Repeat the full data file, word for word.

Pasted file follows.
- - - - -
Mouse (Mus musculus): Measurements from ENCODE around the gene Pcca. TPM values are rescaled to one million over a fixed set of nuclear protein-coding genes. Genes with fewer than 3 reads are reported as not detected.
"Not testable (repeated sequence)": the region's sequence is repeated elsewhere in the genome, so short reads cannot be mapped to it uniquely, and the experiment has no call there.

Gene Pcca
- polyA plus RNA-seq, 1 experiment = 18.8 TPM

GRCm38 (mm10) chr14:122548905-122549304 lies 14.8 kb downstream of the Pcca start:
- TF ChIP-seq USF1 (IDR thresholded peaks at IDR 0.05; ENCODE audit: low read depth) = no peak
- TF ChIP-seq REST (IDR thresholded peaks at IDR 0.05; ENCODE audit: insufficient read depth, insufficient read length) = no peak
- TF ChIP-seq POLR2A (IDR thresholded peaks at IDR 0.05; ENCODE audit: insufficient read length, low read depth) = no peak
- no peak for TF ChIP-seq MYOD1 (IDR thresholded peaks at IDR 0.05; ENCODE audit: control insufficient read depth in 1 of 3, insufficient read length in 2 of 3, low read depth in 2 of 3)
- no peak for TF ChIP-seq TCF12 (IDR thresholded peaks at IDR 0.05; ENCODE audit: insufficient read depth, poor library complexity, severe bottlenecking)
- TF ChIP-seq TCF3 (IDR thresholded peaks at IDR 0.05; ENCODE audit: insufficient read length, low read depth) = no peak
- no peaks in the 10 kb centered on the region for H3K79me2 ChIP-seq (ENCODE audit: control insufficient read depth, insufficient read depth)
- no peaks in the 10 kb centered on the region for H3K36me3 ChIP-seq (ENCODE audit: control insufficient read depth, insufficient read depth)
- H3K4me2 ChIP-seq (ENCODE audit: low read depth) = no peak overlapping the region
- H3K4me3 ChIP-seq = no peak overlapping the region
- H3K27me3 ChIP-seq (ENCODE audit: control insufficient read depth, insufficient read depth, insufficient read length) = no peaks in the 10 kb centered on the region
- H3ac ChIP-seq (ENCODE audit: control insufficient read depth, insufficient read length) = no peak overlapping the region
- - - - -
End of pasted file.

Mouse (Mus musculus): Measurements from ENCODE around the gene Pcca. TPM values are rescaled to one million over a fixed set of nuclear protein-coding genes. Genes with fewer than 3 reads are reported as not detected.
"Not testable (repeated sequence)": the region's sequence is repeated elsewhere in the genome, so short reads cannot be mapped to it uniquely, and the experiment has no call there.

Gene Pcca
- polyA plus RNA-seq, 1 experiment = 18.8 TPM

GRCm38 (mm10) chr14:122548905-122549304 lies 14.8 kb downstream of the Pcca start:
- TF ChIP-seq USF1 (IDR thresholded peaks at IDR 0.05; ENCODE audit: low read depth) = no peak
- TF ChIP-seq REST (IDR thresholded peaks at IDR 0.05; ENCODE audit: insufficient read depth, insufficient read length) = no peak
- TF ChIP-seq POLR2A (IDR thresholded peaks at IDR 0.05; ENCODE audit: insufficient read length, low read depth) = no peak
- no peak for TF ChIP-seq MYOD1 (IDR thresholded peaks at IDR 0.05; ENCODE audit: control insufficient read depth in 1 of 3, insufficient read length in 2 of 3, low read depth in 2 of 3)
- no peak for TF ChIP-seq TCF12 (IDR thresholded peaks at IDR 0.05; ENCODE audit: insufficient read depth, poor library complexity, severe bottlenecking)
- TF ChIP-seq TCF3 (IDR thresholded peaks at IDR 0.05; ENCODE audit: insufficient read length, low read depth) = no peak
- no peaks in the 10 kb centered on the region for H3K79me2 ChIP-seq (ENCODE audit: control insufficient read depth, insufficient read depth)
- no peaks in the 10 kb centered on the region for H3K36me3 ChIP-seq (ENCODE audit: control insufficient read depth, insufficient read depth)
- H3K4me2 ChIP-seq (ENCODE audit: low read depth) = no peak overlapping the region
- H3K4me3 ChIP-seq = no peak overlapping the region
- H3K27me3 ChIP-seq (ENCODE audit: control insufficient read depth, insufficient read depth, insufficient read length) = no peaks in the 10 kb centered on the region
- H3ac ChIP-seq (ENCODE audit: control insufficient read depth, insufficient read length) = no peak overlapping the region